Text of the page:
(Canada, 103 min.)
Written and directed by Jason Buxton
Starring: Connor Jessup, Alexia Fast, Michael Buie, Alex Ozorov.
Blackbird won top honours for writer/director Jason Buxton as the breakthrough Canadian filmmaker of 2012. The film shared the award for Best Canadian First Feature when it had its world premiere at the Toronto International Film Festival last fall (it tied Brandon Cronenberg’s Antiviral) and then went on to scoop the corresponding prize, the Claude Jutra Award for best new filmmaker, at the Canadian Screen Awards. The kudos are well deserved, for Blackbird lives up to the hype! Blackbird is a solid feature debut for Jason Buxton.
Clad in gothic black and enjoying the aggressive beat of heavy metal, Sean could easily be an East Coast relative of Damien Echols, the teen who was wrongly convicted in the notorious case of the West Memphis Three. Like Echols, Sean finds himself at the centre of a Salem-ish firestorm in which the members of his close-knit community essentially put him on trial for standing out from the crowd. Sean and the alleged leader of the WM3 are both victims of finding an alternate route for their anger. Writing poetry in the 1990s is akin to drafting violent blog posts in 2012.
Everything goes viral nowadays, so Sean’s creative writing exercise about a Columbine-style school shooting is blown out of proportion when the Helen Lovejoys of his town start trolling the Internet. Rather than actually collecting his father’s shotguns and opening fire on his tormentors, though, Sean channels his anger into words. He is nevertheless tried for a thought-crime, as circumstantial evidence makes for as compelling a creative exercise for the police and prosecution as blogging does for Sean.
Blackbird takes a dark turn when Sean goes away to juvenile detention. Detention only seems to compound the very problems that brought Sean there. Buxton keeps the bullying going as Sean enters the harshly lit reformatory and becomes the target of the cellblock ringleader, Trevor, played by Alex Ozorov (Molly Maxwell). The notoriety of Sean’s crime follows him into juvie, as Trevor gives him the nickname “Columbine” and instigates the same kind of behaviour that led Sean to write his revenge story in the first place.
Buxton, however, smartly ensures that Sean’s tale isn’t one of complete victimization. Before and after Sean’s stint in juvie, he strikes up/resumes an odd relationship with Deanna (Alexia Fast, Jack Reacher), the girlfriend of one of the school’s star hockey players. Sean’s attitude to Deanna is borderline stalking: incessant text messages, iChat, and the like. Deanna plays the dual role of victim and bully alike, as she drops her puck bunny role and plays the part of Sean’s friend on the bus ride home from school, but then she refuses to acknowledge their friendship during school hours.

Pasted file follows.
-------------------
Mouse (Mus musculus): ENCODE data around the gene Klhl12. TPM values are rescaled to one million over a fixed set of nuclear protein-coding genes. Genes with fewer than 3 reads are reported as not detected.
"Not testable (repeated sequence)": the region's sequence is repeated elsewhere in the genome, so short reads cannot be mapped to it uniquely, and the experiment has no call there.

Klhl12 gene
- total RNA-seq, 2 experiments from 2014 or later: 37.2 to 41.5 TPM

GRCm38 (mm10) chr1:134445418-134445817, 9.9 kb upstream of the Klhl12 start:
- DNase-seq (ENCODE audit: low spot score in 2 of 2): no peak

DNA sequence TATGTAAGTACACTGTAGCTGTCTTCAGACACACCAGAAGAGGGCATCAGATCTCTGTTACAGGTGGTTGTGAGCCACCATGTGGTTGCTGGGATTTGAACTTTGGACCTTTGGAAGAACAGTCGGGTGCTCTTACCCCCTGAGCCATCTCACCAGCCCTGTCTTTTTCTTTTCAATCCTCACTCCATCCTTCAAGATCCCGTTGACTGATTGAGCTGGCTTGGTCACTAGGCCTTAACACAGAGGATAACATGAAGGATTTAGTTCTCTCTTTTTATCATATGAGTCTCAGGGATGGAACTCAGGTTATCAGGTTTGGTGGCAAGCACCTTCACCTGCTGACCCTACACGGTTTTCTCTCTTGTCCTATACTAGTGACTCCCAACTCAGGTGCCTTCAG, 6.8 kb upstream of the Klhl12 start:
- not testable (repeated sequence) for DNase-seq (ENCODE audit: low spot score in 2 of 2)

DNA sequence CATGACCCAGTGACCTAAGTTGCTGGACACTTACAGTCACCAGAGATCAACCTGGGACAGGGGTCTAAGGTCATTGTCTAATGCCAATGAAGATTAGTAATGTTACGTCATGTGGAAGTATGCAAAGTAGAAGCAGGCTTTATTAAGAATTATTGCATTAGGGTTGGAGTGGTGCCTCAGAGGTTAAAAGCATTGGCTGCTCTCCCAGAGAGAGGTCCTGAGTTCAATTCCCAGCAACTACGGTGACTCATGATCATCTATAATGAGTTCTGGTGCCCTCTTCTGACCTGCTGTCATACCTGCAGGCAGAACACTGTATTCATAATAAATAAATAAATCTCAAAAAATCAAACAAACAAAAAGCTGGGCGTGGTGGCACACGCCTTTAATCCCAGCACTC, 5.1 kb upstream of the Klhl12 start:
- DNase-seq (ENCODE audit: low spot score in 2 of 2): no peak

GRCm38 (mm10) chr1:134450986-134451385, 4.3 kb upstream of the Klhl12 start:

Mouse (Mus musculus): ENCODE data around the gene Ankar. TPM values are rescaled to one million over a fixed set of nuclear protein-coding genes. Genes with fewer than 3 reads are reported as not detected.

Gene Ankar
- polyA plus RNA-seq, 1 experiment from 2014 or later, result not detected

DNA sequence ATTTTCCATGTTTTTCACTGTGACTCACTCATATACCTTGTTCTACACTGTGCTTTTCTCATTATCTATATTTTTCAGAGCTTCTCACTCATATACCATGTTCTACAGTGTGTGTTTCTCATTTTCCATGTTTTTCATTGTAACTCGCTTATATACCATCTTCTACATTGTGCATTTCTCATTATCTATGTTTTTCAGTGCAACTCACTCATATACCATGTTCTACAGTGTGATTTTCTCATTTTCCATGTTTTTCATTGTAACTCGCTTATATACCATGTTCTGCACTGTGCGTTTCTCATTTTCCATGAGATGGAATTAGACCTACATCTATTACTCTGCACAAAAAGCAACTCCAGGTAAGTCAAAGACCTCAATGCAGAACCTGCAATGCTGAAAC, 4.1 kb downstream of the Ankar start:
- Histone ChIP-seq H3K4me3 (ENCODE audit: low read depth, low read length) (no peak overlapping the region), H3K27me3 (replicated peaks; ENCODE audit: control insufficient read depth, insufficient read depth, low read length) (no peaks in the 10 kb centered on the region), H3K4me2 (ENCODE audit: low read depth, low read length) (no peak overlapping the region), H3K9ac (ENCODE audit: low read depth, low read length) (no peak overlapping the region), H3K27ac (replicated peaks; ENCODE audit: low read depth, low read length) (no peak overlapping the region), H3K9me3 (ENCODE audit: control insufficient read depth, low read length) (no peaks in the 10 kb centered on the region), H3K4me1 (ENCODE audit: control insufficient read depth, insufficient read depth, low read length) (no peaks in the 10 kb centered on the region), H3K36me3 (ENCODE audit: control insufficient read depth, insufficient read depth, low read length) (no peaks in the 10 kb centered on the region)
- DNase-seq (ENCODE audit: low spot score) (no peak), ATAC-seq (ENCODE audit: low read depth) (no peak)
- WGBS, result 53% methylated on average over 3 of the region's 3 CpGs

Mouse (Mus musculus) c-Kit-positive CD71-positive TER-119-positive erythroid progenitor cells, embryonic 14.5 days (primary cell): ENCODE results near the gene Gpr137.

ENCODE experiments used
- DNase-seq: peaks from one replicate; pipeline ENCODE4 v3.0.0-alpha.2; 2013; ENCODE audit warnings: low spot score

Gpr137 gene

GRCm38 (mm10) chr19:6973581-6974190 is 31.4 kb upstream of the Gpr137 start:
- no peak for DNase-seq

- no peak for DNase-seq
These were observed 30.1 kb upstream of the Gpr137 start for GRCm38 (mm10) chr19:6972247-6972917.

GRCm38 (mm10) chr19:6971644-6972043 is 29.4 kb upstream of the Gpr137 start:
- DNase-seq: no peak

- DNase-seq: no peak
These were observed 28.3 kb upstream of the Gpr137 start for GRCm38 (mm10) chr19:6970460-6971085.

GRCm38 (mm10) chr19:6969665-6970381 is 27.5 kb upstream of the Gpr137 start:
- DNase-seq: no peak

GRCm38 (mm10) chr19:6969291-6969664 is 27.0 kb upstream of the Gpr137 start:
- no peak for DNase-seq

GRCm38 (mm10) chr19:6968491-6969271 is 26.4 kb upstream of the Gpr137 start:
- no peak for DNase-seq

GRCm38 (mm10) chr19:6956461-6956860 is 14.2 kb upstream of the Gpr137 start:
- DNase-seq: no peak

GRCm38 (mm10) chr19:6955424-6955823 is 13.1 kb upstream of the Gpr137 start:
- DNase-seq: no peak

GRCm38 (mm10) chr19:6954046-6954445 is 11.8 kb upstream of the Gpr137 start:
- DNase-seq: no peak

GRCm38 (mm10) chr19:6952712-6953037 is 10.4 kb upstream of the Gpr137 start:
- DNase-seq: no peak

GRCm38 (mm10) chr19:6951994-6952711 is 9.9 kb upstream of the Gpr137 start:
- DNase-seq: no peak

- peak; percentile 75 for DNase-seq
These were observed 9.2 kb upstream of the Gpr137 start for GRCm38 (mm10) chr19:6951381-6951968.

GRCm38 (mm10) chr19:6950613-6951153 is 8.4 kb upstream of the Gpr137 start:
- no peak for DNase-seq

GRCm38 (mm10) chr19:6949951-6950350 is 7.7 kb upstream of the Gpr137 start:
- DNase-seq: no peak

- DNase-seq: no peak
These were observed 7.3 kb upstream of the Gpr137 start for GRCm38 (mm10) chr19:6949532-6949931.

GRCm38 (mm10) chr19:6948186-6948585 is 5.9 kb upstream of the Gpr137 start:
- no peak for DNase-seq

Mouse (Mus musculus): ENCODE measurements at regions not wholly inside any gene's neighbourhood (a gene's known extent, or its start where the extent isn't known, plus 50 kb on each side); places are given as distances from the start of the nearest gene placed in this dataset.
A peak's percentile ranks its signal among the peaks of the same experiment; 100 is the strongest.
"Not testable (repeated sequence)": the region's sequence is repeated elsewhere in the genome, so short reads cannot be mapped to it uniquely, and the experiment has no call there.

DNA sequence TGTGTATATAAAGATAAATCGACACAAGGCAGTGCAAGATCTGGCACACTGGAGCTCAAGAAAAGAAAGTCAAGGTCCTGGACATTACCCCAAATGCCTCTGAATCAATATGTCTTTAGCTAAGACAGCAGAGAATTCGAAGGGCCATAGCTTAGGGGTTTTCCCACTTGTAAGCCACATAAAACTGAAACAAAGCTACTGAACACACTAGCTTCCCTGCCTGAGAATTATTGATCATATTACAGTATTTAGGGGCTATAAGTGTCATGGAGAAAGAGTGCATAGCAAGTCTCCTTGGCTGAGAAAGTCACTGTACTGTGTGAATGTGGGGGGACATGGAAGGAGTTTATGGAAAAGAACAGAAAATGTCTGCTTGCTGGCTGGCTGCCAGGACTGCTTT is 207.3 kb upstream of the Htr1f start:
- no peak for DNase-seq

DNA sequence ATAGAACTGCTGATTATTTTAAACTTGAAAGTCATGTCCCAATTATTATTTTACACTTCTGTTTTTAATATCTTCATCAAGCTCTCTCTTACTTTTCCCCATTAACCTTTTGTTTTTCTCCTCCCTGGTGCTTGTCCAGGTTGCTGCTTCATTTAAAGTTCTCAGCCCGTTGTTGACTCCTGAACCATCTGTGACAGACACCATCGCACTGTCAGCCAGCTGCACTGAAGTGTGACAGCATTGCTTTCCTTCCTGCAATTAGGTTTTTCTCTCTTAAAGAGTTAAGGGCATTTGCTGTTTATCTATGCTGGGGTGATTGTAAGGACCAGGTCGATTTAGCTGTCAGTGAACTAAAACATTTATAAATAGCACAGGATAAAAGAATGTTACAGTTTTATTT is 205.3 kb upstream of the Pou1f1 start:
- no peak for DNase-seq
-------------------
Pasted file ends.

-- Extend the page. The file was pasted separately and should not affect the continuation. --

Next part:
Life in Eastport isn’t much different from life in juvenile detention. There’s little room for an outsider, and even less of an attempt from the community to let the black sheep into the herd. Rather than point the finger at media shock tactics, poor parenting, or tired stereotypes, Buxton finds in Sean an intelligent composite of all the troubled teens that have come before him. Blackbird captures the social atmosphere of bullying, cliques, and subcultures that lead to alienation and, ultimately, violence among teens.
Blackbird offers a fine counterpart to Lynne Ramsay’s devastating 2011 school shooting drama We Need to Talk About Kevin. If Kevin gives us the psychological hell faced by a parent of a mass murderer, then Blackbird realizes the mental and emotional anguish burdened on Kevin from his peers. Well-researched and told without the slightest hint of sensationalism, Blackbird intuitively begs its audience to look at the conditions that precipitate Columbine-like massacres. It furthers the conversation Kevin implored us to have.
Blackbird is a much different take on the school shooting premise than Kevin, though, for Buxton devises his tale with haunting realism. (Although, to be fair, his hand is equally restrained as Ramsay’s.) Soberly lensed by Stephanie Weber-Biron and methodically paced by editor Kimberlee McTaggart, Blackbird feels more ripped from life than from the headlines. Central to the chilling effect of Blackbird is the honest, understated performance by Connor Jessup, who carries the difficult task of portraying Sean somewhere in the grey area between aggressor and victim. For once, the central teen of such a tale isn’t an all-out monster; rather, Buxton presents someone akin to the dark, disturbing figures that dominate such tales and makes the audience look beyond the studded jacket and face piercings. Blackbird is a thoughtful—and completely memorable—first impression by writer/director Jason Buxton.
Rating: ★★★★ (out of ★★★★★)
Blackbird is currently playing in Toronto, Halifax, Montréal, and Vancouver.
It opens in Ottawa at The Mayfair July 5.